Hey everyone! I hope this week is a short week for most of you, at least those that are able to take the Thanksgiving holiday off or even just take some time to relax and take a break from everything. I have two and a half days to work at my full time job this week and yet I still feel like I’m tired as heck. It also may not help that my head is kind of kicking me in the butt again, but I’m also just like that I guess?
Thanks to Dini @ Dini Panda Reads, I’m adding Goodreads Monday to my weekly meme schedule, and I’m excited to do this one. This weekly meme was started by @Lauren’s Page Turners and it invites you to pick a book from your TBR and explain why you want to read it.
Land of the Cranes
by Aida Salazar
Publisher: Scholastic Press
Release Date: September 15, 2020
Genre: MG Poetry, Realistic Fiction
From the prolific author of The Moon Within comes the heart-wrenchingly beautiful story in verse of a young Latinx girl who learns to hold on to hope and love even in the darkest of places: a family detention center for migrants and refugees.
Nine-year-old Betita knows she is a crane. Papi has told her the story, even before her family fled to Los Angeles to seek refuge from cartel wars in Mexico. The Aztecs came from a place called Aztlan, what is now the Southwest US, called the land of the cranes. They left Aztlan to establish their great city in the center of the universe-Tenochtitlan, modern-day Mexico City. It was prophesized that their people would one day return to live among the cranes in their promised land. Papi tells Betita that they are cranes that have come home.
Then one day, Betita’s beloved father is arrested by Immigration Customs Enforcement (ICE) and deported to Mexico. Betita and her pregnant mother are left behind on their own, but soon they too are detained and must learn to survive in a family detention camp outside of Los Angeles. Even in cruel and inhumane conditions, Betita finds heart in her own poetry and in the community she and her mother find in the camp. The voices of her fellow asylum seekers fly above the hatred keeping them caged, but each day threatens to tear them down lower than they ever thought they could be. Will Betita and her family ever be whole again?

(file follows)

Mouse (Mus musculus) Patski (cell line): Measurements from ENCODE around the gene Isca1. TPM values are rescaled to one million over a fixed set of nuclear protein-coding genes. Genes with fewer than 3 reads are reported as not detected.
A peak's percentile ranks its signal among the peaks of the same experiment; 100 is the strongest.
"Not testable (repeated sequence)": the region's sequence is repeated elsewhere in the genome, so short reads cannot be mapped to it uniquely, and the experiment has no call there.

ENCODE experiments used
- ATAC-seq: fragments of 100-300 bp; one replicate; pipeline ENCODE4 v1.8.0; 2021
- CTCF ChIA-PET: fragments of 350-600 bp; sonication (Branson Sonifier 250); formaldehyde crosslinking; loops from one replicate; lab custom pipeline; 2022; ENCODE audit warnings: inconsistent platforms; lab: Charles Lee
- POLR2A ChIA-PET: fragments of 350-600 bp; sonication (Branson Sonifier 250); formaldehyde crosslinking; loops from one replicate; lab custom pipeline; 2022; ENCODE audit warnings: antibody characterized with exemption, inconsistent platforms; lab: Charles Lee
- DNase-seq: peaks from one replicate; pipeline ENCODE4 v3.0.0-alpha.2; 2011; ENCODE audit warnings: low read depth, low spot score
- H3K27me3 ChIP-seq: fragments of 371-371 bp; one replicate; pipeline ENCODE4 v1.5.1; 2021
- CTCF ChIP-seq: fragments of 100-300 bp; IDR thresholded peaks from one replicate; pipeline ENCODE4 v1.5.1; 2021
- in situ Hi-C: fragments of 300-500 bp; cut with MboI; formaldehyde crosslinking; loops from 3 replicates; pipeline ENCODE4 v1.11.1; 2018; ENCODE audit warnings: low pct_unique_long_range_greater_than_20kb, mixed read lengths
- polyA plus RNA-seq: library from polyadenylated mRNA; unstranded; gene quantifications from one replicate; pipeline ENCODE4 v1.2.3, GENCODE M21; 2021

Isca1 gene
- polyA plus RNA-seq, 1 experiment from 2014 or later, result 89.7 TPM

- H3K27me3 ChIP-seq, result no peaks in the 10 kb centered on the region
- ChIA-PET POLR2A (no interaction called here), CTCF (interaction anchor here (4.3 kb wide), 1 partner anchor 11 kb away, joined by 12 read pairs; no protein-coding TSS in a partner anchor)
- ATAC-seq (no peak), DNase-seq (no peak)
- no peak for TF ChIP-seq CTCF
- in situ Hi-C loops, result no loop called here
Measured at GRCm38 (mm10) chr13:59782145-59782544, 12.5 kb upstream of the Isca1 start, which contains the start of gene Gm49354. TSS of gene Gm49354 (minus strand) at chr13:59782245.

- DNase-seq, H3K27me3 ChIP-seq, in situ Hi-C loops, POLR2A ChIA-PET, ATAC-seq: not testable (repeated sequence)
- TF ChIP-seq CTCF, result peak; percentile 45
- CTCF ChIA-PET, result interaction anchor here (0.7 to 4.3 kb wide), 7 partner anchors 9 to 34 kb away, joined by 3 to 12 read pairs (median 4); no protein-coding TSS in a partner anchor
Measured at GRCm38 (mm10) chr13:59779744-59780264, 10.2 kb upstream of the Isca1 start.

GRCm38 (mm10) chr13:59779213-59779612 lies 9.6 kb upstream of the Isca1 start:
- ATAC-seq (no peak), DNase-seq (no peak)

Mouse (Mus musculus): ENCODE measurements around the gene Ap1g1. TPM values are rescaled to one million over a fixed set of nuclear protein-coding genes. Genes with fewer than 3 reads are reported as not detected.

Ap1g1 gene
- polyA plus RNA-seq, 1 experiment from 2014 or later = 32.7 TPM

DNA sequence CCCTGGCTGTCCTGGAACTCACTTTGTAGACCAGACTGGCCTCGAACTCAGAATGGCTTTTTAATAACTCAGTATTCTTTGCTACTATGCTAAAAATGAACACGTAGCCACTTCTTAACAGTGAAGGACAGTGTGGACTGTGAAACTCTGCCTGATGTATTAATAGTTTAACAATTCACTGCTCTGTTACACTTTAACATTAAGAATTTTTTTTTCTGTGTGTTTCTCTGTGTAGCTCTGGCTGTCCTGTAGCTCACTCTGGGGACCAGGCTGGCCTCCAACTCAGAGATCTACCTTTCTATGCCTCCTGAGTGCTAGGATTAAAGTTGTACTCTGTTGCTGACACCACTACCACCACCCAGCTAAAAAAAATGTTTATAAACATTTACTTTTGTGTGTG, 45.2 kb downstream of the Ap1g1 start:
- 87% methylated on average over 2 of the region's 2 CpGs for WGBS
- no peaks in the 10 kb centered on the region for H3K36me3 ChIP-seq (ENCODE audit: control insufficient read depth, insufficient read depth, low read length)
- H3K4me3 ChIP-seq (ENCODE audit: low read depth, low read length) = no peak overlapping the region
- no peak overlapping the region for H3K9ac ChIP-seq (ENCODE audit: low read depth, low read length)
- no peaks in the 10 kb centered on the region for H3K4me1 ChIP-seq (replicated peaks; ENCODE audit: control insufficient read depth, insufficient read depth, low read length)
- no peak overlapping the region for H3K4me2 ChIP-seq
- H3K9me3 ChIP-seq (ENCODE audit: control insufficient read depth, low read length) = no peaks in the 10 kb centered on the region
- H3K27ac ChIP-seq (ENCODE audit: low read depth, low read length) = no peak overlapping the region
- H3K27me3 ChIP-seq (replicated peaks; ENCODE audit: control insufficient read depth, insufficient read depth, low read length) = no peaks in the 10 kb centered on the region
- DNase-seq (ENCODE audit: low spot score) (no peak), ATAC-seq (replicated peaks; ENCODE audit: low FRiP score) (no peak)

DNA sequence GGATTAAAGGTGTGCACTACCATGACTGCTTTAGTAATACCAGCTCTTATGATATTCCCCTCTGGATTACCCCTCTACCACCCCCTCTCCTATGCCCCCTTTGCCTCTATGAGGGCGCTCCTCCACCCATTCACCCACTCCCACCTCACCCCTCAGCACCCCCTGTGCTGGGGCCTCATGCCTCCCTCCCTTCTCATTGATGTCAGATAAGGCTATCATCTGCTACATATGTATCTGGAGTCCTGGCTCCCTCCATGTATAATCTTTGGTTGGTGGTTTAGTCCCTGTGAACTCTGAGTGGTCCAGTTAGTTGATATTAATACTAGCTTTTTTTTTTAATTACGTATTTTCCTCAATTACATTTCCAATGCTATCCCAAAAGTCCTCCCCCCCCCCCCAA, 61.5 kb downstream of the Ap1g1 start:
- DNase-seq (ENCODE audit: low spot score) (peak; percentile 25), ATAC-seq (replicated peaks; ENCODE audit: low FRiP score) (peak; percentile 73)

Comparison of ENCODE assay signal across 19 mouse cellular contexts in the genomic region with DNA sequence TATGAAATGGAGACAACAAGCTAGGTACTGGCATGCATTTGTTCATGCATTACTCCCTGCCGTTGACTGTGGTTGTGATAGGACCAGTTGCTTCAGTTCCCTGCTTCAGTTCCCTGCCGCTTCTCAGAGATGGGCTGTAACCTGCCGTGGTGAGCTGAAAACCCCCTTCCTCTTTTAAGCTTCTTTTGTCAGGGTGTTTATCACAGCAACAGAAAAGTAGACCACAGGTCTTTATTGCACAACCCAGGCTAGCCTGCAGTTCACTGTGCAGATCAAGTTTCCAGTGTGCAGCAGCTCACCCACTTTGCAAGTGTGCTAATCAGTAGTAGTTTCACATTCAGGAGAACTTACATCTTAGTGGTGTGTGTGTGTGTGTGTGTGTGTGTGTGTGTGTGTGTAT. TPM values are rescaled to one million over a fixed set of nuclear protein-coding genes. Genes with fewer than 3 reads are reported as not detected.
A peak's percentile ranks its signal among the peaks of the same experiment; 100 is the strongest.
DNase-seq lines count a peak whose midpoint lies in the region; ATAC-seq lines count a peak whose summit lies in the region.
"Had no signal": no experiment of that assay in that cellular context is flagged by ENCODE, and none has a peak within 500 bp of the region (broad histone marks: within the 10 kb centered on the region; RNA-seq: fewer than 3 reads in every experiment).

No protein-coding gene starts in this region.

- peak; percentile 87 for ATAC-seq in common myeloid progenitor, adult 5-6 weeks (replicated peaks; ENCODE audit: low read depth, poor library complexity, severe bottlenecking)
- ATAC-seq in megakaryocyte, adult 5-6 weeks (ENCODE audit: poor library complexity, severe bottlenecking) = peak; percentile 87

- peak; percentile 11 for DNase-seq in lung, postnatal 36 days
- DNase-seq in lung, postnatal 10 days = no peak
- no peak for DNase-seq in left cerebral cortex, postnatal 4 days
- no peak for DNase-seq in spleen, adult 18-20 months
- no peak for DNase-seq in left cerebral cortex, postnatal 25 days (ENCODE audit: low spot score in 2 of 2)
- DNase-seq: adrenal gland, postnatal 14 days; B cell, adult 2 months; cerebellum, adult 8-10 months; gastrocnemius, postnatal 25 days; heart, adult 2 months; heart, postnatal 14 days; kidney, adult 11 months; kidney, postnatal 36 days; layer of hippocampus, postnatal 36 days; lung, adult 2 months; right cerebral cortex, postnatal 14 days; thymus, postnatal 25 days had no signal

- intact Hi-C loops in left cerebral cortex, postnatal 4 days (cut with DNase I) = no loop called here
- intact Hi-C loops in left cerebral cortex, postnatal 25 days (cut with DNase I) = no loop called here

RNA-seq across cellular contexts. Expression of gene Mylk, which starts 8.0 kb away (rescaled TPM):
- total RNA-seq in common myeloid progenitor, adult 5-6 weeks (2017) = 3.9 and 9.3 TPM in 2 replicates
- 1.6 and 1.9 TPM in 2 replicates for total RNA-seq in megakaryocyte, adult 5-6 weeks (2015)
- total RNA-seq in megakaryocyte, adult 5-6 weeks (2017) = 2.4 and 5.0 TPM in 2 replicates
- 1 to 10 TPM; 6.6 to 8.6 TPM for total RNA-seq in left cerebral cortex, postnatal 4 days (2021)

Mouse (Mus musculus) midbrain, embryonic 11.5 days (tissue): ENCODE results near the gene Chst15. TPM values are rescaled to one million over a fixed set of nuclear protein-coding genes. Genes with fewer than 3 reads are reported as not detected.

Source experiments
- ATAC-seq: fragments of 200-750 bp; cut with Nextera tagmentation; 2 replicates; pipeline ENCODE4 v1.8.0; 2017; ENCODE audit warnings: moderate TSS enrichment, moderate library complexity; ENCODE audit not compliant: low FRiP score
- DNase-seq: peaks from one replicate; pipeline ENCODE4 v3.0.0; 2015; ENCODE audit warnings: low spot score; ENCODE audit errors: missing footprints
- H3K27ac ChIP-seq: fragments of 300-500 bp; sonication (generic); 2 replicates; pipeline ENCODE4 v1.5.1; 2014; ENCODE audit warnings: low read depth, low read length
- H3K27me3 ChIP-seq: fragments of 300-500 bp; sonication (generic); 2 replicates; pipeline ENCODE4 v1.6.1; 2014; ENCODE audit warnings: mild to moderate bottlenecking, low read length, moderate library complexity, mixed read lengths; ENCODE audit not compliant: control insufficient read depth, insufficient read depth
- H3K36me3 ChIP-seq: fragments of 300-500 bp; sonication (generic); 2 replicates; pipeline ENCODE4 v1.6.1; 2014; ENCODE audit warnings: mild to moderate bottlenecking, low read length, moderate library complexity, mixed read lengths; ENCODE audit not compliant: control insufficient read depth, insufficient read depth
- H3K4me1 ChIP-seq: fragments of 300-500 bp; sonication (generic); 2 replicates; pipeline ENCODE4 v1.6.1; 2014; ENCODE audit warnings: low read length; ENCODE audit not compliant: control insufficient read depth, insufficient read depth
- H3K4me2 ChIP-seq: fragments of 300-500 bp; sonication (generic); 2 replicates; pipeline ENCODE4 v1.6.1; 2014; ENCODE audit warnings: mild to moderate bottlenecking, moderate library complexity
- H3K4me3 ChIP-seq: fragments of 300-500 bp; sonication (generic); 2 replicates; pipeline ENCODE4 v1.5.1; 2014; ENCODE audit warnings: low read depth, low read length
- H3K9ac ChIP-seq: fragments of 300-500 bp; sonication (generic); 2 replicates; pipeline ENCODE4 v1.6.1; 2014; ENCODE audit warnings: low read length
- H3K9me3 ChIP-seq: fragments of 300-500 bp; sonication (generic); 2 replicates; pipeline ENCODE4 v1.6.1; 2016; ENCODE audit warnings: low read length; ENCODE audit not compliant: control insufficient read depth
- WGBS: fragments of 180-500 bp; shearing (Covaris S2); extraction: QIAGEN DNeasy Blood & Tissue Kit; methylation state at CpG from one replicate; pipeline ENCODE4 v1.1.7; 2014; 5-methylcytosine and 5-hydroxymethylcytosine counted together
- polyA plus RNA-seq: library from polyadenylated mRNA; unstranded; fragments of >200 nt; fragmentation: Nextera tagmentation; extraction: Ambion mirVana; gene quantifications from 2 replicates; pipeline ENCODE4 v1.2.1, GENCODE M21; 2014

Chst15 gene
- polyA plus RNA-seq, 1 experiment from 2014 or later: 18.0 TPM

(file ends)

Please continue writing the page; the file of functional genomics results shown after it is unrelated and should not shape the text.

I understand that stories like this are based on fact, and that they should be told. I understand that these are the real life stories that people face every single day, and that so many people who aren’t privy to this kind of life wouldn’t understand it. I get that. I also just hurt reading stories where children have to go through such trauma in order to find hope again. In a world where children are separated from their families, put in cages and treated as less than human beings, forced to go through these conditions because they just wanted a better life… it’s painful and hurtful and it’s so disheartening that this happens in today’s day and age. Now, I know that this isn’t something that we can change with the snap of our fingers, and I know that there are so many people who somehow believe that these families are in the wrong because they didn’t “do it the right way” or whatever their argument is, but this needs to change. So much of the injustices in the world today need to change if we are going to grow and leave something worth protecting for the next generations.
So while I have a feeling that this book will be a very emotional story for me – and quite frankly, I would be very surprised if it wasn’t – I really do want to read this and see if somehow, someway, Betita is able to find happiness in such darkness and despair.
Okay clearly I got myself worked up this morning. Aiyah.